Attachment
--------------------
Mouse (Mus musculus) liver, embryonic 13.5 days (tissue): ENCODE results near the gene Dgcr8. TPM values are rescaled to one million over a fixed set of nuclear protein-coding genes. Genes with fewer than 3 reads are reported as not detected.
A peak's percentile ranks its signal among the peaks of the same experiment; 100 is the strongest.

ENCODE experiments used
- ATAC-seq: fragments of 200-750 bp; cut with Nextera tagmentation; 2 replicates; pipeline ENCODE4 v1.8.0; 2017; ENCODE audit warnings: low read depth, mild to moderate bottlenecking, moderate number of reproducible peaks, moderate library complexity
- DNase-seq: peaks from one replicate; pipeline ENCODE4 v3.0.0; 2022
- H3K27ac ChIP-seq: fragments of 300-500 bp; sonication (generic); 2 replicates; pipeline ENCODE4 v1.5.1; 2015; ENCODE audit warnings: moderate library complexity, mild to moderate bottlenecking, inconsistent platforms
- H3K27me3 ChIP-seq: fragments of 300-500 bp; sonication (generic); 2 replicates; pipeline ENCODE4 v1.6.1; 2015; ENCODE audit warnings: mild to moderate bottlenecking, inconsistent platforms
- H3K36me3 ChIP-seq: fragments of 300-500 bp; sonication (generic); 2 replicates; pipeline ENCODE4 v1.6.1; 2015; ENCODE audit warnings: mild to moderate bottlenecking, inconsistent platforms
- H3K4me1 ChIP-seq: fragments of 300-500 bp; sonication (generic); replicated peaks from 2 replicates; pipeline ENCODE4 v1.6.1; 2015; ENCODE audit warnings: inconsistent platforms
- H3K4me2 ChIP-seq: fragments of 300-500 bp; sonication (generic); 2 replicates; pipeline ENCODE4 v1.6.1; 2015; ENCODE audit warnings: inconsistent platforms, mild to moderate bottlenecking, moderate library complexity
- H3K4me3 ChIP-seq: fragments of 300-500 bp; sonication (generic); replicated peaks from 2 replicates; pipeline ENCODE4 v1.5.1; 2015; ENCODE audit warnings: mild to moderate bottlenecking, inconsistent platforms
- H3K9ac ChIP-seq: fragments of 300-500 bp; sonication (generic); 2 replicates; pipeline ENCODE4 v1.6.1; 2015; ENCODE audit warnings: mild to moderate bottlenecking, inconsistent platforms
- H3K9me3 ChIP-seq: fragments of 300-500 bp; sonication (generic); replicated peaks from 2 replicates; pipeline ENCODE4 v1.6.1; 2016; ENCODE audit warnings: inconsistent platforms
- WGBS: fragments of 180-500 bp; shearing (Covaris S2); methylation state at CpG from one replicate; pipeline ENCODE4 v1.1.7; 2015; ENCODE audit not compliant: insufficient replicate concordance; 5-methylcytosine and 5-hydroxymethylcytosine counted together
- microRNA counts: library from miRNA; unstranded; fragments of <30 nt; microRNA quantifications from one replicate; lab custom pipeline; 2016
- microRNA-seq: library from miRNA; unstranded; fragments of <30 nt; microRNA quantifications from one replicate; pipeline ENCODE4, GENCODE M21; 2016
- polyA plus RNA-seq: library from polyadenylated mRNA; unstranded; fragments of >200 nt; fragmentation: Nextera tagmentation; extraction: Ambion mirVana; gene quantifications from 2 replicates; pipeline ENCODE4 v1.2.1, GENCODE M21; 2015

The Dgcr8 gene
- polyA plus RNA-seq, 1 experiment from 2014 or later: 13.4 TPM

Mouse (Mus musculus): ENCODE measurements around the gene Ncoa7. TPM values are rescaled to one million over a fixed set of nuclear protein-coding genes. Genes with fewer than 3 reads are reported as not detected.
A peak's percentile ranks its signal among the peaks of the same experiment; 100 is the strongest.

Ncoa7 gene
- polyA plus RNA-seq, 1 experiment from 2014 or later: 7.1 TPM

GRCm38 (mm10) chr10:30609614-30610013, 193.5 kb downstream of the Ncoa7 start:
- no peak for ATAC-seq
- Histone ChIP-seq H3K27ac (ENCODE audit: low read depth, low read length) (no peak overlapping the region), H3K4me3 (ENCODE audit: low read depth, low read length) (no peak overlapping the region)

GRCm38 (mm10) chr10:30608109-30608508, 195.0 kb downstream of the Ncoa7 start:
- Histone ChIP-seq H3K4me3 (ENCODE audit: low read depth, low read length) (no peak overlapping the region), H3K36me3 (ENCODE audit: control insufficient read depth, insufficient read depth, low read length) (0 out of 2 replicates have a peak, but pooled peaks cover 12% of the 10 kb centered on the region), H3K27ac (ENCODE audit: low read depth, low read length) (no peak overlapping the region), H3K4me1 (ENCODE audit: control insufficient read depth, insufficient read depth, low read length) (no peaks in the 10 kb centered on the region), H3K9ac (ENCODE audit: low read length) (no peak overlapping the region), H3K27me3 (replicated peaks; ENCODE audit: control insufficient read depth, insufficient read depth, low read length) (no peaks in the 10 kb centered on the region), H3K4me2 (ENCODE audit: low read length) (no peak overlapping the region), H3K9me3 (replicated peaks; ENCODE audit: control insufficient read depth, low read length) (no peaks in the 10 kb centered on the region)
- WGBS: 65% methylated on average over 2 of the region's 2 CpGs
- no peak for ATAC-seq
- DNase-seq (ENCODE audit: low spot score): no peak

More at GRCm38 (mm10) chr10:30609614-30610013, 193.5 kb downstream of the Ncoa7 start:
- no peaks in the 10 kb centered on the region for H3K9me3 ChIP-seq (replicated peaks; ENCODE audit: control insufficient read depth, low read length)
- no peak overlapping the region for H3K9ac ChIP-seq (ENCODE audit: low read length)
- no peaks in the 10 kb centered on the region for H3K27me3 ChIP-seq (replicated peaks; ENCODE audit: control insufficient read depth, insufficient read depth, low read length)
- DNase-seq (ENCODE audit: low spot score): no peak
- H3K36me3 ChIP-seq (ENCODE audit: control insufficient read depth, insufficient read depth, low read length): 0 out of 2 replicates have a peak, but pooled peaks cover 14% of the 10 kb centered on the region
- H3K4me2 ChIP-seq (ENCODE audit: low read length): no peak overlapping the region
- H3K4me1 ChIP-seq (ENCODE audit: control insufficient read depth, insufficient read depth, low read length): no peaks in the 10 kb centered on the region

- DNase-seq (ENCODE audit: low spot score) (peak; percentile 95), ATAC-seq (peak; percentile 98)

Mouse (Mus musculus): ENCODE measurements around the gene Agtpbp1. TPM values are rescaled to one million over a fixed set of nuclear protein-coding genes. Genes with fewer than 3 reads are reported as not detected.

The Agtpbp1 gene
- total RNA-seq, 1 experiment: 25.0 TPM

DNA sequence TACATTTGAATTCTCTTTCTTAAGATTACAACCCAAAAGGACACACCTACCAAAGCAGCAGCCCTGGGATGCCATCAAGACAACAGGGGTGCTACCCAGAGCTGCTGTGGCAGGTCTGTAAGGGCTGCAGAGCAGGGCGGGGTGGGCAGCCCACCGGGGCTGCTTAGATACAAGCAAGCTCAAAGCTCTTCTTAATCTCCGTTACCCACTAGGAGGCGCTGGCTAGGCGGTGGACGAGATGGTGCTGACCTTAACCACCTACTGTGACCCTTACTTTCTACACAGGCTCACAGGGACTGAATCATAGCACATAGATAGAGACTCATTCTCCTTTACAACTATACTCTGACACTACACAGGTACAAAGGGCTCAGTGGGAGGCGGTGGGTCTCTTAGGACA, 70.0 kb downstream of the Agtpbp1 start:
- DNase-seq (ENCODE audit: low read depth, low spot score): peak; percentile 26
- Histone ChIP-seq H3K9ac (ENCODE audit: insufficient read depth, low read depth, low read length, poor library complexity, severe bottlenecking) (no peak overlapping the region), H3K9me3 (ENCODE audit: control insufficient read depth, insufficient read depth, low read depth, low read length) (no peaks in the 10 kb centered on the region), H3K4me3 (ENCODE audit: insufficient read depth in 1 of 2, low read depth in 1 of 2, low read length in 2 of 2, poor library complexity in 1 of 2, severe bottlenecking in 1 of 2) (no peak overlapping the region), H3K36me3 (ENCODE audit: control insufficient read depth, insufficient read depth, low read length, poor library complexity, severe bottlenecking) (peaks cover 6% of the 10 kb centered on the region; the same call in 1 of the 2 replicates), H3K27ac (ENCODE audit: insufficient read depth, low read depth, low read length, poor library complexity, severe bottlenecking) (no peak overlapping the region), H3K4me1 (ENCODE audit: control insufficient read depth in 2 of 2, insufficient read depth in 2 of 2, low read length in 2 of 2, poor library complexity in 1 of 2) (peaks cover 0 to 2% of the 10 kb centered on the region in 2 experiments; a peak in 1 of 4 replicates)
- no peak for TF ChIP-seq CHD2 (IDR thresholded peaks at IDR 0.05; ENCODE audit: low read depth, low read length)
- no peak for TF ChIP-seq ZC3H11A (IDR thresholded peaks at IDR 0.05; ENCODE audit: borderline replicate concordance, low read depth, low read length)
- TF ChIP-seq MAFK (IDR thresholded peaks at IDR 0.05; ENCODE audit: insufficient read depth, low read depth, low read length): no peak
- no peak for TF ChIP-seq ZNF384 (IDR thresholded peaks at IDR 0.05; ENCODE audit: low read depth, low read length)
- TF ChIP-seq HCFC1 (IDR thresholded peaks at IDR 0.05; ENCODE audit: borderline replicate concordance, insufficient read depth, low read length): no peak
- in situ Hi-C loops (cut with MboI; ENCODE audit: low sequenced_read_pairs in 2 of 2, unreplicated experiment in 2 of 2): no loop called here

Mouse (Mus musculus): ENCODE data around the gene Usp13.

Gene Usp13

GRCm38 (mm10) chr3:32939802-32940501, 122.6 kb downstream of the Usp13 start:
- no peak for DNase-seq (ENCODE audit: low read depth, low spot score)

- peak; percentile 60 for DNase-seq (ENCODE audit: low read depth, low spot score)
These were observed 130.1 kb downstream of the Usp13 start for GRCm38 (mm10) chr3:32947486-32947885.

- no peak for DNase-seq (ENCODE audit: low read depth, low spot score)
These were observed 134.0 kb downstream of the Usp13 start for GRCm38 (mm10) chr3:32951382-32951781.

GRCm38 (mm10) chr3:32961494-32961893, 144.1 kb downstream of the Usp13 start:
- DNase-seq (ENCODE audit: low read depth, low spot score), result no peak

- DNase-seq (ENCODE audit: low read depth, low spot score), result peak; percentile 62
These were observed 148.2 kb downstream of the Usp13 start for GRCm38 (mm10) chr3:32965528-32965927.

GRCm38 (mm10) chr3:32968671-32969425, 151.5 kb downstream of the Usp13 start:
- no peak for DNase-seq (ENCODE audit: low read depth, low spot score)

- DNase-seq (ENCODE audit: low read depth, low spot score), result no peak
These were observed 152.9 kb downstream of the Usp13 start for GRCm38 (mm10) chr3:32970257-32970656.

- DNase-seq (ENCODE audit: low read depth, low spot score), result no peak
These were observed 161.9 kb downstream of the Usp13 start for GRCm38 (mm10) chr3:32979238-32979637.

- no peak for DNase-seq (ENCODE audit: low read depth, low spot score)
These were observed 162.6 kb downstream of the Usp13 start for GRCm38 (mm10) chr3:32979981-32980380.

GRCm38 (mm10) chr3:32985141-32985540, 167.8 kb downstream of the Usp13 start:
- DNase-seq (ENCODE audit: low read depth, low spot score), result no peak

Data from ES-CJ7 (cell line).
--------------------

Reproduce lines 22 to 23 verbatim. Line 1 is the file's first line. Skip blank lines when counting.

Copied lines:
Ncoa7 gene
- polyA plus RNA-seq, 1 experiment from 2014 or later: 7.1 TPM